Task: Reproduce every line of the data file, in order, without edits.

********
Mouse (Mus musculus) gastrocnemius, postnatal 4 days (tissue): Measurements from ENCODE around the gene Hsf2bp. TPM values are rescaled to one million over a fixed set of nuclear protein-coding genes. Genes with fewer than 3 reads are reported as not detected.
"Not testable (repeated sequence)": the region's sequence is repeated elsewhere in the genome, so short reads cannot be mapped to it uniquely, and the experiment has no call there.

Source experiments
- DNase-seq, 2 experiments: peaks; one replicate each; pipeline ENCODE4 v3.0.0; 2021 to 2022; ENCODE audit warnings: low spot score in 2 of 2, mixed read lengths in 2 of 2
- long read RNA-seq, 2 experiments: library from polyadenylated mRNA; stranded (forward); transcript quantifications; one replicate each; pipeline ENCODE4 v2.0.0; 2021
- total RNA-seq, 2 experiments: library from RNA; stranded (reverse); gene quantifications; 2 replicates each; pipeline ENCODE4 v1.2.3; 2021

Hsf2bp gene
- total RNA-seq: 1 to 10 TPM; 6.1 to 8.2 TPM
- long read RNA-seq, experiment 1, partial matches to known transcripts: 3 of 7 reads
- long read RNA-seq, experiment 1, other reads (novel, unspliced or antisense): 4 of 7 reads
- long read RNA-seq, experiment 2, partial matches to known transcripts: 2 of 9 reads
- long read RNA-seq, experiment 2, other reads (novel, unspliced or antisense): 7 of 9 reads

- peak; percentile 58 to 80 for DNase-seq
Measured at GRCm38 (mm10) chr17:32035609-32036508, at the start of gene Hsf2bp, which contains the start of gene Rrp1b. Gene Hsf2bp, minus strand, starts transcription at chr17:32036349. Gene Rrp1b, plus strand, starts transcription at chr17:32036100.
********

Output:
Mouse (Mus musculus) gastrocnemius, postnatal 4 days (tissue): Measurements from ENCODE around the gene Hsf2bp. TPM values are rescaled to one million over a fixed set of nuclear protein-coding genes. Genes with fewer than 3 reads are reported as not detected.
"Not testable (repeated sequence)": the region's sequence is repeated elsewhere in the genome, so short reads cannot be mapped to it uniquely, and the experiment has no call there.

Source experiments
- DNase-seq, 2 experiments: peaks; one replicate each; pipeline ENCODE4 v3.0.0; 2021 to 2022; ENCODE audit warnings: low spot score in 2 of 2, mixed read lengths in 2 of 2
- long read RNA-seq, 2 experiments: library from polyadenylated mRNA; stranded (forward); transcript quantifications; one replicate each; pipeline ENCODE4 v2.0.0; 2021
- total RNA-seq, 2 experiments: library from RNA; stranded (reverse); gene quantifications; 2 replicates each; pipeline ENCODE4 v1.2.3; 2021

Hsf2bp gene
- total RNA-seq: 1 to 10 TPM; 6.1 to 8.2 TPM
- long read RNA-seq, experiment 1, partial matches to known transcripts: 3 of 7 reads
- long read RNA-seq, experiment 1, other reads (novel, unspliced or antisense): 4 of 7 reads
- long read RNA-seq, experiment 2, partial matches to known transcripts: 2 of 9 reads
- long read RNA-seq, experiment 2, other reads (novel, unspliced or antisense): 7 of 9 reads

- peak; percentile 58 to 80 for DNase-seq
Measured at GRCm38 (mm10) chr17:32035609-32036508, at the start of gene Hsf2bp, which contains the start of gene Rrp1b. Gene Hsf2bp, minus strand, starts transcription at chr17:32036349. Gene Rrp1b, plus strand, starts transcription at chr17:32036100.